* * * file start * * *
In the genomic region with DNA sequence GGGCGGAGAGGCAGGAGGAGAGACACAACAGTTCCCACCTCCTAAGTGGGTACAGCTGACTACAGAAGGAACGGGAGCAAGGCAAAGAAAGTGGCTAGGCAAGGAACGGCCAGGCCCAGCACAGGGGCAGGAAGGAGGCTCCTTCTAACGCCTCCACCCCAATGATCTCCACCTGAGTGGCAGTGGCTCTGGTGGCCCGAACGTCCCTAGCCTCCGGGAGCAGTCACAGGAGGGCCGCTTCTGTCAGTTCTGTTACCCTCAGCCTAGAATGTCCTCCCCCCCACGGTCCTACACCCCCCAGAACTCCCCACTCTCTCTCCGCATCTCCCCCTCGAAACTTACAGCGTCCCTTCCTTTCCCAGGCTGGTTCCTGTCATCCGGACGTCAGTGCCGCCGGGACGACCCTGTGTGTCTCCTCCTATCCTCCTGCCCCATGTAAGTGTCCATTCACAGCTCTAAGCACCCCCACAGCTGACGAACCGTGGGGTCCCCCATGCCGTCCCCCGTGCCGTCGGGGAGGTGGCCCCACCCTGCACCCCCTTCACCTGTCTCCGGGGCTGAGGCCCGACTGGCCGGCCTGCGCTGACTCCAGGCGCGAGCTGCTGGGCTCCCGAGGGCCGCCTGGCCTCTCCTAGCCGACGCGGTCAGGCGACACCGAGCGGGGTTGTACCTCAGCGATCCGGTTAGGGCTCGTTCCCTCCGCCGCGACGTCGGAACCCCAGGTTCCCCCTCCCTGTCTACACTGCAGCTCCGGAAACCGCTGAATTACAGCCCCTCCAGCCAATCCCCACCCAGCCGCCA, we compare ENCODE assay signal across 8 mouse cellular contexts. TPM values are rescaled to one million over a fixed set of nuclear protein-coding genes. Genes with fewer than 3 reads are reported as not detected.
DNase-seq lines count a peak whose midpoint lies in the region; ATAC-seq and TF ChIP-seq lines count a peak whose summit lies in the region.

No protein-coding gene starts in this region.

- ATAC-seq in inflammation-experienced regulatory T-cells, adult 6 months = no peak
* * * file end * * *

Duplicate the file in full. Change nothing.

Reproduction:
In the genomic region with DNA sequence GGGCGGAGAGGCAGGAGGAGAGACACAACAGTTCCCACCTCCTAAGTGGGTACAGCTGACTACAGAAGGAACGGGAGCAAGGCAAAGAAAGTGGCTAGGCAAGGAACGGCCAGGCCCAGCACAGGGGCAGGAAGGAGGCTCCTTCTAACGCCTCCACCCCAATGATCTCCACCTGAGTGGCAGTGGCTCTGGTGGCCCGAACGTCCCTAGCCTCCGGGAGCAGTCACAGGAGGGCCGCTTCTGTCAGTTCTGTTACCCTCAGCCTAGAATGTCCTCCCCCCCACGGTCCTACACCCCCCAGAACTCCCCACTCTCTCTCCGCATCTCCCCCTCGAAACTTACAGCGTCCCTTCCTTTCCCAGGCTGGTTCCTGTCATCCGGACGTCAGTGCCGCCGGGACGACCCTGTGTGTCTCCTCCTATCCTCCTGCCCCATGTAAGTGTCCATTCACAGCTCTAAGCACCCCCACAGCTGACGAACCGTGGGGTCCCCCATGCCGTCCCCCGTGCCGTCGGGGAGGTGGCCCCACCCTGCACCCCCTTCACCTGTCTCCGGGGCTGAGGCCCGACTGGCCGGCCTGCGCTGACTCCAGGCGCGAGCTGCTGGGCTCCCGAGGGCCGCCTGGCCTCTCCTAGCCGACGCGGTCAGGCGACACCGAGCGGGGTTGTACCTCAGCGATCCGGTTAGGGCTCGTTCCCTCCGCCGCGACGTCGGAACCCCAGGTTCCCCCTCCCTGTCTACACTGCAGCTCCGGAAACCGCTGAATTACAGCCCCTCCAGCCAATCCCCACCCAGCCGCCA, we compare ENCODE assay signal across 8 mouse cellular contexts. TPM values are rescaled to one million over a fixed set of nuclear protein-coding genes. Genes with fewer than 3 reads are reported as not detected.
DNase-seq lines count a peak whose midpoint lies in the region; ATAC-seq and TF ChIP-seq lines count a peak whose summit lies in the region.

No protein-coding gene starts in this region.

- ATAC-seq in inflammation-experienced regulatory T-cells, adult 6 months = no peak